I'll follow up for Dr. B for you. There's a very good chance that your dog is seborrheic but minorly affected at this time. Which breed is she, please? Some breeds are prone to primary seborrhea - a seborrhea that doesn't develop secondary to another disease process. Here's my synopsis of seborrhea for you:
Prunary seborrhea is a hereditary disorder of keratinization. Clinical symptoms initially appear during puppyhood and may be mild at first but worsen with age. Symptoms may become apparent or worsen as an adult if underlying concurrent diseases develop.
Initially, minimal to no obvious skin changes may be seen but if the seborrhea worsens clinical signs may include a dull, dry, lusterless hair coat, excessive scaling (dandruff), follicular casts, scaly and crusty seborrheic patches and plaques, and greasy, malodorous skin. Most of the body can be involved to some degree, with interdigital areas, perineum, face, axillae, ventral neck, abdomen, and skin folds usually most severely affected. Pruritis (itchiness) can be nonexistent, mild or intense, and ceruminous otitis externa (oily external ear canal inflammation) is common. Secondary skin and ear infections with bacteria and Malassezia (yeast) are often present.
I don't know everything you've tried so I'll list a primer for treatment and prognosis for you to peruse.
1) Ensure good nutrition. A commercially balanced dog food that meets AAFCO requirements should be fed. You should find the AAFCO statement on the food label.
2) Any secondary bacterial and Malassezia skin and ear infection should be treated with appropriate topical and systemic therapies. Periodic treatments or long-term, low-dose maintenance therapy may be needed because these dogs are susceptible to recurring infection.
3) For symptomatic control of ceruminous otitis, long-term maintenance ear care is necessary. Ear treatments with a multimodal therapy (consult with her vet) or ear cleaner should be administered to both ears every 1-7 days to control cerumen (wax) accumulation.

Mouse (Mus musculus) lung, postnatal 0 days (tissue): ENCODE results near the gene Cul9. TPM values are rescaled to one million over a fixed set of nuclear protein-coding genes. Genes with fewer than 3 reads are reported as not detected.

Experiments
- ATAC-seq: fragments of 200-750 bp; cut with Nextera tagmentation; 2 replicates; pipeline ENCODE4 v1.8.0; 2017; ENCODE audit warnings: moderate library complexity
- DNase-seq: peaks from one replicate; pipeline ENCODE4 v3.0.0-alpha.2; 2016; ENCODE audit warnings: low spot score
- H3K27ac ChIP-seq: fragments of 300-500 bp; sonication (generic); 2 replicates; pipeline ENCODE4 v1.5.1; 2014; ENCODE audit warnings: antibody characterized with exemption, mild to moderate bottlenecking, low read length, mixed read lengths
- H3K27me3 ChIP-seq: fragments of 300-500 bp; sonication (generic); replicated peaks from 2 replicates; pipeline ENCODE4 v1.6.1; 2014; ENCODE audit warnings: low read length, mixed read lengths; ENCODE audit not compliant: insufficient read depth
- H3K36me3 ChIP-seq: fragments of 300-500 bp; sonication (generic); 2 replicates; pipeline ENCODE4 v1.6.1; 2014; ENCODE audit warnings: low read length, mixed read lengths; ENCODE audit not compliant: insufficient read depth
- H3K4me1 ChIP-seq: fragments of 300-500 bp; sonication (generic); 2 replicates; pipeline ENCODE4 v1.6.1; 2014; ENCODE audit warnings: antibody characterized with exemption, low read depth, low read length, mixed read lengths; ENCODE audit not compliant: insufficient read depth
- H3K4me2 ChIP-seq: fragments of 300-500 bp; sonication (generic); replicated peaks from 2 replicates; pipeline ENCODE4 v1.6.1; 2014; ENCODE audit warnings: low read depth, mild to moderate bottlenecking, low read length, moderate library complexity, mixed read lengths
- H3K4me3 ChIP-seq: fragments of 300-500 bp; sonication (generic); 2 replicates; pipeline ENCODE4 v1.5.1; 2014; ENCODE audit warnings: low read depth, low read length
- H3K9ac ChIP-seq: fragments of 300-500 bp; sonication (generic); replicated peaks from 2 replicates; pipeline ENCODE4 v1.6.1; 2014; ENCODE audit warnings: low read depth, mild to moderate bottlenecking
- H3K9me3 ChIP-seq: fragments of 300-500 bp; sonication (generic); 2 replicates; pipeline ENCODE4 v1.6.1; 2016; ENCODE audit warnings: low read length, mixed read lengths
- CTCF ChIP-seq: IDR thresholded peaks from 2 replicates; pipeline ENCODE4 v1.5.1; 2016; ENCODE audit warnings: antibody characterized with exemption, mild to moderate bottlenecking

4) For symptomatic control of seborrhea, antiseborrheic shampoos and emollients may be used every 2-7 days until the skin condition is improved (~2-3 weeks), then, bathing frequency should be decreased to every 1-2 weeks or as needed for maintenance. Antiseborrheic shampoos contain some combination of sulfur, salicyclic acid, tar, benzoyl peroxide, and phytosphingosine. Tea trea oil-containing shampoos aren't antiseborrheic and should be avoided because tea tree oil is toxic to dogs. Toxicity is most often seen in the miniature/small breeds.
5) Daily oral fatty acid supplementation may be helpful as an adjunct therapy (180mg EPA/10lbs). EPA is thought to be the most antiinflammatory of the essential omega-3 fatty acids. It's plentiful in fish oil supplements.
6) Vitamin A 8000-10,000 IU per 20lbs orally administered with a fatty meal every 24 hours. Improvement should be seen within 4-6 weeks.
7) For dogs with severe, greasy, malodorous, pruritic seborrhea, treatment with systemic corticosteroids may be helpful. Acitretin (a retinoid) may be helpful in some dogs. Calcitriol (vitamin D) may be helpful in some cases.
The prognosis is variable, depending on the severity of the seborrhea. This is an incurable condition that requires lifelong therapy for control. Please respond with further questions or concerns if you wish.